Secondly, this statement presupposes that the crux of faith is not in our ability to sense God or, perhaps more importantly, to even believe that He is still with us.  The person who God has left, quite understandably, “…asks why he has been forsaken…”  God can, and often does, choose to withdraw his presence from a suffering person – not because He does not love that person any longer or because that person did anything wrong – but because God chooses not to hold their hand anymore.  The person is forced to learn to walk alone and in so doing, must determine exactly how true his faith really is.   In fact, this whole statement (and the chapter, if you read it) presupposes that the crux of faith is on two things which have absolutely nothing at all to do with feelings, sight, or the presence of God.  It has to do with something that remains within our power and control at all times, despite our spiritual or emotional state; and that is our own free-will.  Our choice to obey despite whatever it is we happen to perceive.

We cannot choose to see invisible things, nor can we choose to feel particular feelings.  We may see and feel nothing but abandonment from God and subsequently, the overwhelming sense of loss that brings.  But we still have choice.  We can still intend to do His will, even if we no longer see or feel him and that, I believe, is the crux of faith.  Feelings, or the lack thereof, have no sway over whether or not we will obey God’s will.  And that, I have to say, provides a stronger and more solid sense of power than anything a particular emotion or sense of presence can bring.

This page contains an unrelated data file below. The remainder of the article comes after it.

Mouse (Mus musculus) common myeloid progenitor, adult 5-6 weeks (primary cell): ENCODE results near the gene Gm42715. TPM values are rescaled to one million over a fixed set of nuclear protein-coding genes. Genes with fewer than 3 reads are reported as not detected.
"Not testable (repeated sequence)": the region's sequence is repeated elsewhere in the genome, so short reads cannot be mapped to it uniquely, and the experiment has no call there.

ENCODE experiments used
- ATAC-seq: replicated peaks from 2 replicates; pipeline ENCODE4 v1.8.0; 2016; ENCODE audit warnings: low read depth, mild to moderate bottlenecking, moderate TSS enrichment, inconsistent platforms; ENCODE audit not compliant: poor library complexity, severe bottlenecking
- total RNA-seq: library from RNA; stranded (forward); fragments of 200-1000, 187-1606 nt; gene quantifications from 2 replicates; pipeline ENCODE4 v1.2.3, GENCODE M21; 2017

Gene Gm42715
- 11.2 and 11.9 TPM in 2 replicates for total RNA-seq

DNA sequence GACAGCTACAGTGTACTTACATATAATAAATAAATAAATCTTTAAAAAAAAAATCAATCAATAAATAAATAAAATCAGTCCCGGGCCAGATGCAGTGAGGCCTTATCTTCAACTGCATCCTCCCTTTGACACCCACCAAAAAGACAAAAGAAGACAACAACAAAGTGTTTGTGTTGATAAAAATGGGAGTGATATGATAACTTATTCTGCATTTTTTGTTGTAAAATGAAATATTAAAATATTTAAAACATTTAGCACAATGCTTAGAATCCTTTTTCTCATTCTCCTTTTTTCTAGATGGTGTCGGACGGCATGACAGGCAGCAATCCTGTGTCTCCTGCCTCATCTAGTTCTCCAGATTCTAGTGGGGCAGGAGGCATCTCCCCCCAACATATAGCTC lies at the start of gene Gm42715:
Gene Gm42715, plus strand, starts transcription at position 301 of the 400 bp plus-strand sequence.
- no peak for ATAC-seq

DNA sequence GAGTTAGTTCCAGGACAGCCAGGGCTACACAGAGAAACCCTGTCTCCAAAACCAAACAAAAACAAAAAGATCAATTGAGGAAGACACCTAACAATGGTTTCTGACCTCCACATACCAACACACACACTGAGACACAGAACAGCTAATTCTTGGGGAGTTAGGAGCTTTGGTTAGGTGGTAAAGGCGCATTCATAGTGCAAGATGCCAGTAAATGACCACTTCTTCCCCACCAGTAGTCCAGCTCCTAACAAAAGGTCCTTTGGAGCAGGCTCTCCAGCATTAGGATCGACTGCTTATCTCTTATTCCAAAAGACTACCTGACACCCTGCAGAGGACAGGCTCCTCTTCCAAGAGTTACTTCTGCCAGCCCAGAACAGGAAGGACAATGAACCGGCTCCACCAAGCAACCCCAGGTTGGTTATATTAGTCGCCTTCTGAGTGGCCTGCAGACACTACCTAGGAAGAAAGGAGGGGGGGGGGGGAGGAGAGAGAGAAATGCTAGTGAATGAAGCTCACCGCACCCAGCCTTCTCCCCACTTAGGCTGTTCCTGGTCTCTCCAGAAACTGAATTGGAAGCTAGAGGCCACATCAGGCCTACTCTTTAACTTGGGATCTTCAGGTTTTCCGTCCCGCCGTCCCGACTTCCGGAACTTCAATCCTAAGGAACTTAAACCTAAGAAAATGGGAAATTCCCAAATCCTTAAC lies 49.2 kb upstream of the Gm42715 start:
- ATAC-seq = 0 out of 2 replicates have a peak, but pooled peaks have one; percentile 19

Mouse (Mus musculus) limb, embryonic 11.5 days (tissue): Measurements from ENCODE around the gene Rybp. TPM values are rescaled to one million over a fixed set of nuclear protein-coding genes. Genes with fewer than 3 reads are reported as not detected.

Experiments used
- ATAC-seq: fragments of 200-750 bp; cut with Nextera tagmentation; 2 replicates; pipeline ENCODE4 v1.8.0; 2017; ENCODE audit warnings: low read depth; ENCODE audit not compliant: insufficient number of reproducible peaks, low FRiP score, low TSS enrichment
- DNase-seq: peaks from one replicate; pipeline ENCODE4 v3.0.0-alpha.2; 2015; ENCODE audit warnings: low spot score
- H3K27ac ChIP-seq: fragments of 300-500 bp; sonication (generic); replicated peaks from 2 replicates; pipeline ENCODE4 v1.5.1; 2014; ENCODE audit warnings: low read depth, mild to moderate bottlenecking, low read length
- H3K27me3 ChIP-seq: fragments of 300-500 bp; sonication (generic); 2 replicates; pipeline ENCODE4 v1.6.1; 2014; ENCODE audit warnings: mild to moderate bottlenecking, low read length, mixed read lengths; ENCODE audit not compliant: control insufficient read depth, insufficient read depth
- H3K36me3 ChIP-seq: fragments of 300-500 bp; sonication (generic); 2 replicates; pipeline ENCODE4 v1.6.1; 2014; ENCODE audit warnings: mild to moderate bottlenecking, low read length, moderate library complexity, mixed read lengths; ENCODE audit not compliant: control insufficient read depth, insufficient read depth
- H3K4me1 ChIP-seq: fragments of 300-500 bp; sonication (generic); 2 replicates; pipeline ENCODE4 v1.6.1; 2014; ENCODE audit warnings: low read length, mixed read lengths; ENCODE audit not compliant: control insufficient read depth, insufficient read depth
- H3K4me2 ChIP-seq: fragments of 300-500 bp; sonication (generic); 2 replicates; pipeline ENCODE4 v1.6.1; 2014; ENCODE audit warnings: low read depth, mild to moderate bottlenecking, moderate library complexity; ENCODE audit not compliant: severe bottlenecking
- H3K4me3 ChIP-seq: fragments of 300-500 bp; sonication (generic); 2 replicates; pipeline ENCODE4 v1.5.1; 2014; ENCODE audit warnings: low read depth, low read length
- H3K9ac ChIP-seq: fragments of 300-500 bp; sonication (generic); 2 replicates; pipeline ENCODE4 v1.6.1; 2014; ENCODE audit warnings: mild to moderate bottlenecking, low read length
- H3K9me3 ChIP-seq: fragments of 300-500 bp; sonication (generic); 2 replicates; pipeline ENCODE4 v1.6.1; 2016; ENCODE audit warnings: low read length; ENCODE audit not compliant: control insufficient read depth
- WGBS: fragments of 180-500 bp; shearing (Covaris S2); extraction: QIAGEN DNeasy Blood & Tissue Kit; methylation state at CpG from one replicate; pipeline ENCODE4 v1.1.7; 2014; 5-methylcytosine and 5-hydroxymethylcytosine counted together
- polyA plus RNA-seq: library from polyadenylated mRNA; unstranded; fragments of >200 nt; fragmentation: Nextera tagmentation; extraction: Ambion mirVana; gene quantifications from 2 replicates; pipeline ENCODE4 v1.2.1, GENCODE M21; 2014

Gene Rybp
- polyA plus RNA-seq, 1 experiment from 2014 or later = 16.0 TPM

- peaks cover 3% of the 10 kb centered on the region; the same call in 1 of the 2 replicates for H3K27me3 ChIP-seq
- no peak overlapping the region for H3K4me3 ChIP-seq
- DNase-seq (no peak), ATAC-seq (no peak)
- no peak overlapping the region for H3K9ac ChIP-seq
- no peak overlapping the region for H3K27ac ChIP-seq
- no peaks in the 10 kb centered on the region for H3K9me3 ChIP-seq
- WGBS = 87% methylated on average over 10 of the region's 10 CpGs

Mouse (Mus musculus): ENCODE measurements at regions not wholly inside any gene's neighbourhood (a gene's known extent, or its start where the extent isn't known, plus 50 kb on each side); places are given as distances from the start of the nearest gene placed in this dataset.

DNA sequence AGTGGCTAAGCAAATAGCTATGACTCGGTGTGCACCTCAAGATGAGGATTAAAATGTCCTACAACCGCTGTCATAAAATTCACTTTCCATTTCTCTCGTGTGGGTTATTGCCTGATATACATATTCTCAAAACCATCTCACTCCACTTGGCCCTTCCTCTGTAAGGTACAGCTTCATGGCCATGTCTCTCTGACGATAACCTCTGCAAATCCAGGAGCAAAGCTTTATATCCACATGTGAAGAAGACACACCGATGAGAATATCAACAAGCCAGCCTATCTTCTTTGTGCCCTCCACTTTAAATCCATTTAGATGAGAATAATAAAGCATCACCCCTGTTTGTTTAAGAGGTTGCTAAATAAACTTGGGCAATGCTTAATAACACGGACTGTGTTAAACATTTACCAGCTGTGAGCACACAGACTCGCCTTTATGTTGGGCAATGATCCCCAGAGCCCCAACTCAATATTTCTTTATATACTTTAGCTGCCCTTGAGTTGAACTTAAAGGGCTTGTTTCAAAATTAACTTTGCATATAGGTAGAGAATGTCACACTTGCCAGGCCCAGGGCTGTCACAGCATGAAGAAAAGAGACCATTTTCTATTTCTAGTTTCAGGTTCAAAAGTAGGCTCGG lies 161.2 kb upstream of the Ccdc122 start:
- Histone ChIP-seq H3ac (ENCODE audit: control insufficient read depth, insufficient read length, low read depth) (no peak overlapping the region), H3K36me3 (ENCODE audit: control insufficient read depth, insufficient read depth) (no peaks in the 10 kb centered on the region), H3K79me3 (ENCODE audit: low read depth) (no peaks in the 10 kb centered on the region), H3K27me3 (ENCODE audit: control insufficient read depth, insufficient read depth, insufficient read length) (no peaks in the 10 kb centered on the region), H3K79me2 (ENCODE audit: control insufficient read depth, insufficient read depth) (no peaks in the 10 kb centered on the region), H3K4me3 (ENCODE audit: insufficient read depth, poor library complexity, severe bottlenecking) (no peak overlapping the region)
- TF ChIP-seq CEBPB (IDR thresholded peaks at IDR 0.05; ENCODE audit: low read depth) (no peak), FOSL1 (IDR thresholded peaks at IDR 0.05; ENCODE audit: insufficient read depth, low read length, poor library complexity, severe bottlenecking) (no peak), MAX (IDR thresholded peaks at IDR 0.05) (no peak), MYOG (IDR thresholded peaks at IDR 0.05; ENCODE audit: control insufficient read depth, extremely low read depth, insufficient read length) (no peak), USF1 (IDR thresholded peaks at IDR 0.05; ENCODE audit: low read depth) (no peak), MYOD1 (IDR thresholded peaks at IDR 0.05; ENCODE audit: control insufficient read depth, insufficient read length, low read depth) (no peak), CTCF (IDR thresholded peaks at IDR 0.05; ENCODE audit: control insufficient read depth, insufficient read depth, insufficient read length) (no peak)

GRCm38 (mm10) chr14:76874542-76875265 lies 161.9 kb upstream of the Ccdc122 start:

I guess what I’m really trying to say, is that walking by faith and not by sight (2 Cor. 5:7) is still easy when we can feel God alongside us.  But if God never lets go of our hands, then our whole perception of faith is going to be based on having that assistance.  Let us never set our own crutches as the standard for such faith, becoming boastful and judgmental of those who are walking without them.  For those who neither see nor feel God, especially for prolonged periods of time where life continually beats them to smithereens, and yet their will and intent is still set on obedience….they are experiencing a faith stronger and deeper than most will ever know.

I pray that my heart and compassions are always bent towards those who are stumbling along in the dark.  They are developing a superhero kind of faith as they learn to walk alone.